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Democrat Andrew Cuomo's campaign for the governor of New York says his opponent, GOP candidate Carl Paladino, showed "a stunning homophobia'' in his remarks yesterday where he said he doesn't want children "brainwashed into thinking that homosexuality'' is acceptable.
The remarks were made to Orthodox Jewish leaders in New York City and follow a string of violent, hate-filled attacks on homosexuals in the tri-state area.
Speaking in Williamsburg, Paladino said "I didn't march in the 'Gay Pride' parade this year. My opponent did. ... That's not the example that we should be showing our children - and certainly not in our schools."
Cuomo's campaign released a statement after word of the remarks filtered out:
"Mr. Paladino's statement displays a stunning homophobia and a glaring disregard for basic equality. These comments along with other views he has espoused make it clear that he is way out of the mainstream and is unfit to represent New York," his campaign said.
Both Cuomo and Paladino will march in today's Columbus Day parade in Manhattan.
During his trip through Brooklyn Sunday, Paladino also promised to veto a gay marriage bill -- which narrowly failed in Albany this year -- should it come across his desk if he were elected governor.
He skipped one line from his prepared text in his speech at the synagogue: "There is nothing to be proud of in being a dysfunctional homosexual."
On the Today show Monday morning, Paladino sought to temper his comments, but then asked anchor Matt Lauer if he had ever been to a gay pride parade.
"They wear Speedos and grind against each other," he said, in explaining why he thought the scenario is unacceptable for children.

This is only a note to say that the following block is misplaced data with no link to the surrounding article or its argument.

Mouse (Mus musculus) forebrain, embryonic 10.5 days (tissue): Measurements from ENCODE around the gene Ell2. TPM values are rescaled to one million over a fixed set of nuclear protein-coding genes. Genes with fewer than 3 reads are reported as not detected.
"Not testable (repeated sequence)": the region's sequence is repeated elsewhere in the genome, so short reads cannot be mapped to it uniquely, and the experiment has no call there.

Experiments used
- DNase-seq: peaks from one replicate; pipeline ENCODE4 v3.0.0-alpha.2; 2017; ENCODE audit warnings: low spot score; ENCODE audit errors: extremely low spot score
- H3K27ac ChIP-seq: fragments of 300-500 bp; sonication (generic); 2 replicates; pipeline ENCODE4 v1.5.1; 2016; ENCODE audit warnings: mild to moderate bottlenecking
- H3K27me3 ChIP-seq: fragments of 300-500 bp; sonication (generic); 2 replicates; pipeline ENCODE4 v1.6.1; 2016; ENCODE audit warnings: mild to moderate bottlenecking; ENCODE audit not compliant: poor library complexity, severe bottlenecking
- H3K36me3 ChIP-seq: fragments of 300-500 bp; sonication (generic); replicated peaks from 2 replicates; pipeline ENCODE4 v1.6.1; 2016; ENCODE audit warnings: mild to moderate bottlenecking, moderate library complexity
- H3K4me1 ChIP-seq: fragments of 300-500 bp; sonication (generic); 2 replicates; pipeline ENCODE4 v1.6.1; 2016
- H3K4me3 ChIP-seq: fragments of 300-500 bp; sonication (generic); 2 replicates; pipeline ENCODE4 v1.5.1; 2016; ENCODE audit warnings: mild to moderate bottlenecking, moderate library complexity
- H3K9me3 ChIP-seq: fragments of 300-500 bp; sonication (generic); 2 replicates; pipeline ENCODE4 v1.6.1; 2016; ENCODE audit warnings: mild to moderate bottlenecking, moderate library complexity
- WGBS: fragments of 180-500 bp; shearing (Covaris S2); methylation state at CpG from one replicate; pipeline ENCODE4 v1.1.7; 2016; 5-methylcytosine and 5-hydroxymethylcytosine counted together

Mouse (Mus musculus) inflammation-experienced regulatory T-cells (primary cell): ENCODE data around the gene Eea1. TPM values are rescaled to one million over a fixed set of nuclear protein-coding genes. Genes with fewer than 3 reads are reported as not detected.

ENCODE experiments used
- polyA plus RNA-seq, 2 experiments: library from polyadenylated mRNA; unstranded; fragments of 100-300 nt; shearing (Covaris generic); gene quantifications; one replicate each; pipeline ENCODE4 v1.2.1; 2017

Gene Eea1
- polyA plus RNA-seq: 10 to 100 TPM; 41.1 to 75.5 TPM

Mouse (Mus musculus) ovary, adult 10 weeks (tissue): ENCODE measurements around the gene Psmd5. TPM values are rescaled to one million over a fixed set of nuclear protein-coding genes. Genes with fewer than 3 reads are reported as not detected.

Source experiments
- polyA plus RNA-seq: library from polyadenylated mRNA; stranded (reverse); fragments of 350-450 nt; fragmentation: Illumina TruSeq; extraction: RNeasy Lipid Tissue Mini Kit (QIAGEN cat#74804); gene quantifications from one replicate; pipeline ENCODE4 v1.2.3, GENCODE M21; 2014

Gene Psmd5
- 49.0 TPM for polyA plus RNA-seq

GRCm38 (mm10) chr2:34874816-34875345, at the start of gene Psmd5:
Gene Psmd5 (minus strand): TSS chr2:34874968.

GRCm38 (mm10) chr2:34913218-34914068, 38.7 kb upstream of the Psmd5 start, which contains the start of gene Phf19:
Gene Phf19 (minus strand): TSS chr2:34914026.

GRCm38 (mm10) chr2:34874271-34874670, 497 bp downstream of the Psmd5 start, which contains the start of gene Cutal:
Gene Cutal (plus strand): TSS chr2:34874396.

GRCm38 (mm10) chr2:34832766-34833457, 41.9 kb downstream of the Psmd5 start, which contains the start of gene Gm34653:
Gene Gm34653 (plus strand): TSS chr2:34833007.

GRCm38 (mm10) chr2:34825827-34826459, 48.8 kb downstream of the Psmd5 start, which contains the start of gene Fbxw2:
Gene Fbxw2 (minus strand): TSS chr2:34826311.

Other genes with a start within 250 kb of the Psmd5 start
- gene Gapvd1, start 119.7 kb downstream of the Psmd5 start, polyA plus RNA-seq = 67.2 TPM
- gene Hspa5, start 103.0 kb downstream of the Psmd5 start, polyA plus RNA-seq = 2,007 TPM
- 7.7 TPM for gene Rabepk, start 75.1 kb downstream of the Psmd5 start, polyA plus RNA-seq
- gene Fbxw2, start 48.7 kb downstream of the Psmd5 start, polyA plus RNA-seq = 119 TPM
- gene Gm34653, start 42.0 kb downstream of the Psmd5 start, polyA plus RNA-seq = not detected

In a statement issued hours earlier, Paladino said he did not agree with the passage. He said the remarks were suggested by his "hosts at the synagogue." His campaign manager, Michael Caputo, told The New York Post that the congregation distributed the draft in Paladino's name without clearing it with the campaign. A message was left at the synagogue early Monday.
"In my speech today to Orthodox Jewish leaders in New York City, I noted my opposition to gay marriage, inspired by my Catholic beliefs," Paladino said in the statement. "I also oppose discrimination of any form."
Paladino was evasive on the Today Show when asked by Matt Lauer why he would allow text he didn't agree with to enter his speech.
Asked whether his comments were appropriate given the attack, Paladino said he does not support violence against gays.
"Don't misquote me as wanting to hurt homosexual people in any way. That would be a dastardly lie," he said. "My approach is live and let live."
On ABC's "Good Morning America," he elaborated, saying, "I only have one problem with homosexuality, and that's their desire to be married, and beyond that I don't have a problem whatsoever."
Asked Monday on ABC whether his comments could be seen as insensitive in light of the recent violence, Paladino said no, adding that he believed his "comments were directed at the confusion that people have had over this issue."
"I wanted to clearly distinguish that my feelings about homosexuality were no different than those of the Catholic Church. I'm a Catholic. ... I wanted to make it clear what my position was, and I think I clearly defined it," he added.
Mayor Michael Bloomberg, asked to comment on Paladino's earlier remarks, replied, "It's not what America stands for, and it's not what New York stands for, and I won't dignify it with anything else."
With just three weeks before the mid-term election a new poll found Cuomo an 18-point edge over Paladino, who has been having to defend his judgment and temperament during recent interviews.
The Quinnipiac University poll of likely voters shows, however, that among New Yorkers who describe themselves as "angry" voters, most prefer Paladino.
"Paladino's 'angry man' style gets a lot of attention, but he comes up negative on the personality test," said poll Director Maurice Carroll. "Less than a third of New Yorkers think he's right for the governor's job. Two-thirds say Cuomo is 'Mr. Personality.'"
The poll gives Cuomo a 55 percent to 37 percent lead.
In last week's poll, Quinnipiac questioned 1,141 likely voters from Oct. 1-5. The poll has a margin of error of plus or minus 2.9 points.